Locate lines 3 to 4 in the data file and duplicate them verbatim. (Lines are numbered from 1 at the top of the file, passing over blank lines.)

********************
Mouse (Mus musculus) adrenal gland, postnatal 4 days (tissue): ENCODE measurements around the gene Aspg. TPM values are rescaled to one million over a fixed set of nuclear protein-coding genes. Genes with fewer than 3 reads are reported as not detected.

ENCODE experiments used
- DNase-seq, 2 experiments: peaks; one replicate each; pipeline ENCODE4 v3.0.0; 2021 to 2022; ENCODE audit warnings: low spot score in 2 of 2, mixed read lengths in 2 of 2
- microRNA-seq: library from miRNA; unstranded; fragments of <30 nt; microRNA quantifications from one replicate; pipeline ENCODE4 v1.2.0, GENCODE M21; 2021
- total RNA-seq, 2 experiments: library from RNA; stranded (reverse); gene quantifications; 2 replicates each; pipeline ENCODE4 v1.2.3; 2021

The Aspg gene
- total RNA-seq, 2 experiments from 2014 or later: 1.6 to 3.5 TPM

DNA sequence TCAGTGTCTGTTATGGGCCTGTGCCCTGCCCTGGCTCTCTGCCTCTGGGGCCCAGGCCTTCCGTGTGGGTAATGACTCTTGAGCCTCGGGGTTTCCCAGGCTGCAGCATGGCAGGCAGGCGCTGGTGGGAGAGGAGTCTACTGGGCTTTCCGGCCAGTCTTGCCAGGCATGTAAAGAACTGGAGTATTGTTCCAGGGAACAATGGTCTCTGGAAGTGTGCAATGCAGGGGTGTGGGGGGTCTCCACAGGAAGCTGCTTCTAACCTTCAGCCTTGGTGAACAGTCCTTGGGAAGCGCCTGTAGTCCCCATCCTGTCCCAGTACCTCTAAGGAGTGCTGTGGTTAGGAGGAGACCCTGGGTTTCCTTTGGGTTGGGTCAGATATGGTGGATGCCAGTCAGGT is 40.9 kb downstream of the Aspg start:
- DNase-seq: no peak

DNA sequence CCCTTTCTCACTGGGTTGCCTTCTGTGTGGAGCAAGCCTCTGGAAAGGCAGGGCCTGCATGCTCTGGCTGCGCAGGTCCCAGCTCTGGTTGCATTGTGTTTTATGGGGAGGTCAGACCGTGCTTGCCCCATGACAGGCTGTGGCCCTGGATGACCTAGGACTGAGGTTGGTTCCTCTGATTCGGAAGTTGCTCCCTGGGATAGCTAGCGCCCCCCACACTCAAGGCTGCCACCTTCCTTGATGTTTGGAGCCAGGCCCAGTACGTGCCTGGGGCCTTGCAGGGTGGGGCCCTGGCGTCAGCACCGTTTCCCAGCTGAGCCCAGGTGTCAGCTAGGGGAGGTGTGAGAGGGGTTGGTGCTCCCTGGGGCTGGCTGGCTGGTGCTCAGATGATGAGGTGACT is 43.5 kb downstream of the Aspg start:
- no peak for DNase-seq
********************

- DNase-seq, 2 experiments: peaks; one replicate each; pipeline ENCODE4 v3.0.0; 2021 to 2022; ENCODE audit warnings: low spot score in 2 of 2, mixed read lengths in 2 of 2
- microRNA-seq: library from miRNA; unstranded; fragments of <30 nt; microRNA quantifications from one replicate; pipeline ENCODE4 v1.2.0, GENCODE M21; 2021